Dry November: Day 12
November 12, 2018
On Thursday night I went to a contemporary dance performance called MK Ultra at the Southbank Centre. Since then I’ve learned that this is an almost impossible thing to talk about without sounding mad, as its creator Rosie Kay herself found out when she started research on the topic in 2015. Named after a twenty year illegal mind mind control program conducted by the CIA (yes, a real thing), the piece looks partly at that program itself, and partly at later conspiracy theories that arose from it.
The piece was a collaboration with Adam Curtis, a director whose documentaries The Century of the Self (2002), All Watched Over by Machines of Loving Grace (2011), and Hypernormalisation, in addition to all being freely available online, are brilliantly provocative pieces that I highly recommend.
The association with Curtis featured his trademark video and voiceover, which added indispensable framing and background to the piece. Dance, for all its virtues, is not an ideal medium for expressing complex political narratives. I found this out the hard way, years ago, when I utterly failed to absorb any aspect of the plot of Mayerling, which attempts to portray, through ballet, a 19th century Austrian murder-suicide whose wikipedia page is hard enough to follow.
The story in MK Ultra, insofar as I understood it, was that the Discordians, a (real) fake religion started in 1963, decided, through their control of Playboy and other media outlets, to sow a conspiracy theory about the Illuminati running the world. The Illuminati was a real covert group in 18th Century Bavaria, but the 20th century Discordians sowed a story, more or less as a joke, that this group had somehow persisted and now controlled the world. People on the 21st century internet began to confuse this prank Illuminati with reality, conflating it with the MK Ultra project, and thereby came to believe that the Illuminati (via the CIA and Disney) was using mind control on celebrities, along with subliminal messaging, to control the population and to create spies and assassins. But the brainwashing was imperfect, and tended to wear off after seven years, leading to the erratic behaviour, for example, of Britney Spears. I don’t know the story but evidently something happened, which the theorists took as proof that her brainwashing was wearing off.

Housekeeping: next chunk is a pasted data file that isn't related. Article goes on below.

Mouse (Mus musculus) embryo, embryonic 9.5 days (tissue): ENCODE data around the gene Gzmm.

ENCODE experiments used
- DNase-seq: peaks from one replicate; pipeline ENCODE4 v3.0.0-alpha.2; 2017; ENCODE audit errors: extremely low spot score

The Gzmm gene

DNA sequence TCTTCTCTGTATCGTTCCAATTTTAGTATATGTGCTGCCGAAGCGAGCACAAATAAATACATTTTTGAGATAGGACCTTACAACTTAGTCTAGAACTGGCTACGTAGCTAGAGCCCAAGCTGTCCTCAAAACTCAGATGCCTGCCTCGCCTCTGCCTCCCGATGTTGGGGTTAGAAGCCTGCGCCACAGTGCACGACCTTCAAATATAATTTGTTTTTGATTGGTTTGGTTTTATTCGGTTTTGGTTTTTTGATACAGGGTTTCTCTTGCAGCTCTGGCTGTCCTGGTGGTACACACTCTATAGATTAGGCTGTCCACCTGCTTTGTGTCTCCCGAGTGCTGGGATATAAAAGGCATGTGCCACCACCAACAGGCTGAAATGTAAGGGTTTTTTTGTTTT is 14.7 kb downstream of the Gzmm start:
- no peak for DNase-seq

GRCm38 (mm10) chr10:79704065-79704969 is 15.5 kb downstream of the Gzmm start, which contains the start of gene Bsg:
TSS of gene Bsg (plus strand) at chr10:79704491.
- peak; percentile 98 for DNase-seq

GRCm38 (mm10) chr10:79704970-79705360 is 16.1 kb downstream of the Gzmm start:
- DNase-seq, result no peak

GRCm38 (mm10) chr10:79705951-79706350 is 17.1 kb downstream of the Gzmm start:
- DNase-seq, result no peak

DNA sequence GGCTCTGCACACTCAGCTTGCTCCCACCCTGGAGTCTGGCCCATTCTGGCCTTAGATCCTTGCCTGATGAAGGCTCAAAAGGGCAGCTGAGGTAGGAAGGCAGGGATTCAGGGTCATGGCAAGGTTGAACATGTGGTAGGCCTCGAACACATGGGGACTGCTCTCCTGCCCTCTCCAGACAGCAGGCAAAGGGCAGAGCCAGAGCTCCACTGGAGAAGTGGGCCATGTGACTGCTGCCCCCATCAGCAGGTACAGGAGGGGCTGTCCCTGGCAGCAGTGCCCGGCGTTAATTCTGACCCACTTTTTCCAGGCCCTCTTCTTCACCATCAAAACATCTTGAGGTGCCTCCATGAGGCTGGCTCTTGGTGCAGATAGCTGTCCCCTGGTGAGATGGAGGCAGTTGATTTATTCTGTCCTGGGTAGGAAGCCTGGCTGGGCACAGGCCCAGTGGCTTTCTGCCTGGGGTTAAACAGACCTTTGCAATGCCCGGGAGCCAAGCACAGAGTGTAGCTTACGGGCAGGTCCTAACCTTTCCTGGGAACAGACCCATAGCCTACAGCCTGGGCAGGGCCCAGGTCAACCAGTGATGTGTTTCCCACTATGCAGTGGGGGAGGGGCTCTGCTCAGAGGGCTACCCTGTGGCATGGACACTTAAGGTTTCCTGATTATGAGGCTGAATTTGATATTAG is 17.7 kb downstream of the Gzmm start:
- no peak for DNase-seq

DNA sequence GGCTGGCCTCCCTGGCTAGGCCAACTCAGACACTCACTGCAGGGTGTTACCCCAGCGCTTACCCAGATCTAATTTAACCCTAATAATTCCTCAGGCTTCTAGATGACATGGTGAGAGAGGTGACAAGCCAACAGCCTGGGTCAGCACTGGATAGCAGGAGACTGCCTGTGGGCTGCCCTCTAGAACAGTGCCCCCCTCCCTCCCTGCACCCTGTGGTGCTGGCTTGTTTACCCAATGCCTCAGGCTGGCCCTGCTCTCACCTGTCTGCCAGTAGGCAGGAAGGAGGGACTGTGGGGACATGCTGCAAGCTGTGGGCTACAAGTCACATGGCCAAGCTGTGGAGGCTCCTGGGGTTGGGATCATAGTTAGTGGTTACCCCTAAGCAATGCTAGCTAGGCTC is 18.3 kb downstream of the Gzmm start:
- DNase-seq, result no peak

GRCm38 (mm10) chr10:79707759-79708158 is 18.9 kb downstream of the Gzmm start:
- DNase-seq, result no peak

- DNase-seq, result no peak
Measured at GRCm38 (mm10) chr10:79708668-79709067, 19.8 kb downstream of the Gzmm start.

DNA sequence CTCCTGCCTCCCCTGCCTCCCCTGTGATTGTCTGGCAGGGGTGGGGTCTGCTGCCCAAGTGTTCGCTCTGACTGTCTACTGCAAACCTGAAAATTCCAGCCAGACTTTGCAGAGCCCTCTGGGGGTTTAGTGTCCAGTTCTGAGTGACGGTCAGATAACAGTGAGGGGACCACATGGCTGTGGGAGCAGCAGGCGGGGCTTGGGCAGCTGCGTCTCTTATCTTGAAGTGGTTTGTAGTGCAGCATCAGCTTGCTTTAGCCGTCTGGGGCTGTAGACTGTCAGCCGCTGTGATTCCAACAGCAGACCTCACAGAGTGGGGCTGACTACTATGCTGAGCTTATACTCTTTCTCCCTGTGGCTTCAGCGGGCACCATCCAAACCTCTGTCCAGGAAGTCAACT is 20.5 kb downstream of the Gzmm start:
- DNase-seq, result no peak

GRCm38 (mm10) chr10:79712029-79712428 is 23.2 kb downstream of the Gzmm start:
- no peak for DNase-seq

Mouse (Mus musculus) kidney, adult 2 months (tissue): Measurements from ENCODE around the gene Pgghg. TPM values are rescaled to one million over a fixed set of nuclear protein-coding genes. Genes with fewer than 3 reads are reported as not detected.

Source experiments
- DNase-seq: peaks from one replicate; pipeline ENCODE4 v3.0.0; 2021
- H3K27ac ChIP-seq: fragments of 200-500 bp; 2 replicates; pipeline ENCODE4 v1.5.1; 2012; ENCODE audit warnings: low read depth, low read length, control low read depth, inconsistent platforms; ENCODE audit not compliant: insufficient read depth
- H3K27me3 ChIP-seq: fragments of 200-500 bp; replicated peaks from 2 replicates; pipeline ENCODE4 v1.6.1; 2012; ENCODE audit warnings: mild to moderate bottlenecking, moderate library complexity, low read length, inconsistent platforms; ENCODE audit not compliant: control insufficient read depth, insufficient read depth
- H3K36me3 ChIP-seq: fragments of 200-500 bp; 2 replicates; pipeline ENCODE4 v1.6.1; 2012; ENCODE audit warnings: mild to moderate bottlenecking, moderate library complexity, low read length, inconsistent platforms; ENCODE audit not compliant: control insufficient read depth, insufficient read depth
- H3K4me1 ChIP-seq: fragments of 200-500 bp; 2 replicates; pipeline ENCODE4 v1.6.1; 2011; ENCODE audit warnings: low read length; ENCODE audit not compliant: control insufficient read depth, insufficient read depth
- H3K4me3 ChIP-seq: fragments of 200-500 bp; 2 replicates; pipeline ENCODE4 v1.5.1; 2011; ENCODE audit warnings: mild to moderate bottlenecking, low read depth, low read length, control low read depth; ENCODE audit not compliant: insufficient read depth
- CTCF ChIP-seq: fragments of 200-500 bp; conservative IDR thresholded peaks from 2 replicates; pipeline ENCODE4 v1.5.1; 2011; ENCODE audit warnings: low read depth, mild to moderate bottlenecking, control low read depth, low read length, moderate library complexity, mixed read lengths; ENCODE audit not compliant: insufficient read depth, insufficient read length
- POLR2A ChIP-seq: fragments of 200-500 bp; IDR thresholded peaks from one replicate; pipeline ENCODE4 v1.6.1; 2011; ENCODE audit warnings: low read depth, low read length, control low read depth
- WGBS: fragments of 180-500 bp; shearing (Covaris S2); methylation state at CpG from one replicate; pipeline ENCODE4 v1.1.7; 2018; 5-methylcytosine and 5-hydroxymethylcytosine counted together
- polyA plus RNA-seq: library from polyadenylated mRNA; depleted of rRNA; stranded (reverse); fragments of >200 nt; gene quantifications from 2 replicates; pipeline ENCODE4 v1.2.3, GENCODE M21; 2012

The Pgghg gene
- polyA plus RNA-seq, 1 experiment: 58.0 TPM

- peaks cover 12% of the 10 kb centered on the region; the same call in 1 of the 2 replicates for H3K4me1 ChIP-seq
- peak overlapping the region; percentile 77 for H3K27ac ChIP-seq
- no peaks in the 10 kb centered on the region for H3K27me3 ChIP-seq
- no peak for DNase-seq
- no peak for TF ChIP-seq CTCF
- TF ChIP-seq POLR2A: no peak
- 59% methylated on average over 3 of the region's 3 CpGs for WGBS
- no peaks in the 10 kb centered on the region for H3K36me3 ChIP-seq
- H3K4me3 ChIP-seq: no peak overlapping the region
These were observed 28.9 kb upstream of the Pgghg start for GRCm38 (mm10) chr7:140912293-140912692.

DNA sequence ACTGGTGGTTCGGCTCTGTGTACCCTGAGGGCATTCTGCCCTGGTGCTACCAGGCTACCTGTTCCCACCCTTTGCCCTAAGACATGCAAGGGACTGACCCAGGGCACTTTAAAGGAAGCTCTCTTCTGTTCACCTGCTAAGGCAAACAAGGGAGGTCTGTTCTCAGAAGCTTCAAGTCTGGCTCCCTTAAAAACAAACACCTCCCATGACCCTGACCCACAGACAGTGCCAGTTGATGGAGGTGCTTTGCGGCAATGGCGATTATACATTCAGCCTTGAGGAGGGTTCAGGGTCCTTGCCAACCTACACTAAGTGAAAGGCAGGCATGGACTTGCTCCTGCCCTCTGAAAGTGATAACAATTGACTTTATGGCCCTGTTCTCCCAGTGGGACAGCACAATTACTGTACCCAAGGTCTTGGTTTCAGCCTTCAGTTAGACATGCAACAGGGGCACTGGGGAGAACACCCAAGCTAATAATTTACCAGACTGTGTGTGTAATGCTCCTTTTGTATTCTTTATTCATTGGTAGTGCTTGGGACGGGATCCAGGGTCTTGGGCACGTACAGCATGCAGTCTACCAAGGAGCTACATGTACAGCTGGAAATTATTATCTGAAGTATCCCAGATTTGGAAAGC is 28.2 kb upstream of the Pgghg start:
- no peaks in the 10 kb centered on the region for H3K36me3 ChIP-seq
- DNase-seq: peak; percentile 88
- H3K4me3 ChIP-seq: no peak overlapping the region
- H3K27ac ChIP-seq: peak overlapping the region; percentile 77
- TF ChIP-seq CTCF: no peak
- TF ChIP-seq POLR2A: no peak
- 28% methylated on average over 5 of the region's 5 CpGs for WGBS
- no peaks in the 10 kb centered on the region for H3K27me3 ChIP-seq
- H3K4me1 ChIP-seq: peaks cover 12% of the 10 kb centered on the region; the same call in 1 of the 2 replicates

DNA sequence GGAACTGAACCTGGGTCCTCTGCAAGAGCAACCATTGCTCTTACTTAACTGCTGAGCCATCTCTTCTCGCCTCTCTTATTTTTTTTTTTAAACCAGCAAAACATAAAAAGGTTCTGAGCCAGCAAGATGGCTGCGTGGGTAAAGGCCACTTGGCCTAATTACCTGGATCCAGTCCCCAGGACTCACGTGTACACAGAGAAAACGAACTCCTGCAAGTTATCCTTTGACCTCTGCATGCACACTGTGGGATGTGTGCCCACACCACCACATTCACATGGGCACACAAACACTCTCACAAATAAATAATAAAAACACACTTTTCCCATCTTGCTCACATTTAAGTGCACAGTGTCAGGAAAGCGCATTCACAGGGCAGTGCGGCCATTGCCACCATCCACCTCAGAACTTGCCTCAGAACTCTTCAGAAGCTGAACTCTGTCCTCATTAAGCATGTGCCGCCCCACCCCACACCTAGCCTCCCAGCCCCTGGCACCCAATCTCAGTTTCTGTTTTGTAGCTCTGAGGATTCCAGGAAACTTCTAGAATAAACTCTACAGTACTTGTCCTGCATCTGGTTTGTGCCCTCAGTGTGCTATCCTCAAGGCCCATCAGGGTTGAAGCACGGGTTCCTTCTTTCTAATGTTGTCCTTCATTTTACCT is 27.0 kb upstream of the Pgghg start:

Got it? Doesn’t matter. Because the show opens with a disclaimer that not all of its content is true. So even if I’ve given a correct account of the piece’s reality, it does not necessarily have anything to do with actual events. The piece does, however, capture something of today’s mood of distrust, paranoia, and bizarre media events; if it is not factually true, it is still an interesting commentary. This is itself a sort of meta-commentary on the fact that even though the conspiracy theories it examines might not be true, they do capture the pervasive distrust of discourse, and sense that much of media is propaganda, that is increasingly common in the wake of recent events. With Curtis’ ruminations on conspiracy theories acting as intertitles to the action, the dance proceeded. Seven dancers in neon psychedelic catsuits enact the power dynamics, conspiracy theories, and brainwashing that Curtis describes.
Given this description, and how little I know about contemporary dance, it may not sound like a promising start. I probably had not seen any contemporary dance since university, and never at this level. I was pleasantly surprised, then, to find the performance compelling and, at times, quite moving. It has more of the energy of flamenco than the ardour of ballet, and as complex as the topic was, it still made more sense than Mayerling. It tended to showcase the strength of the dancers, including seriously impressive acrobatics, and combined a sense of intense deliberateness with sudden jerky accidents and falls. It used novel motions (to me at least), with several bodies in unconventional configurations, sometimes making the dancers seem like a single organism. It was at times vulnerable, at times sexual, at others mechanical, and often all three.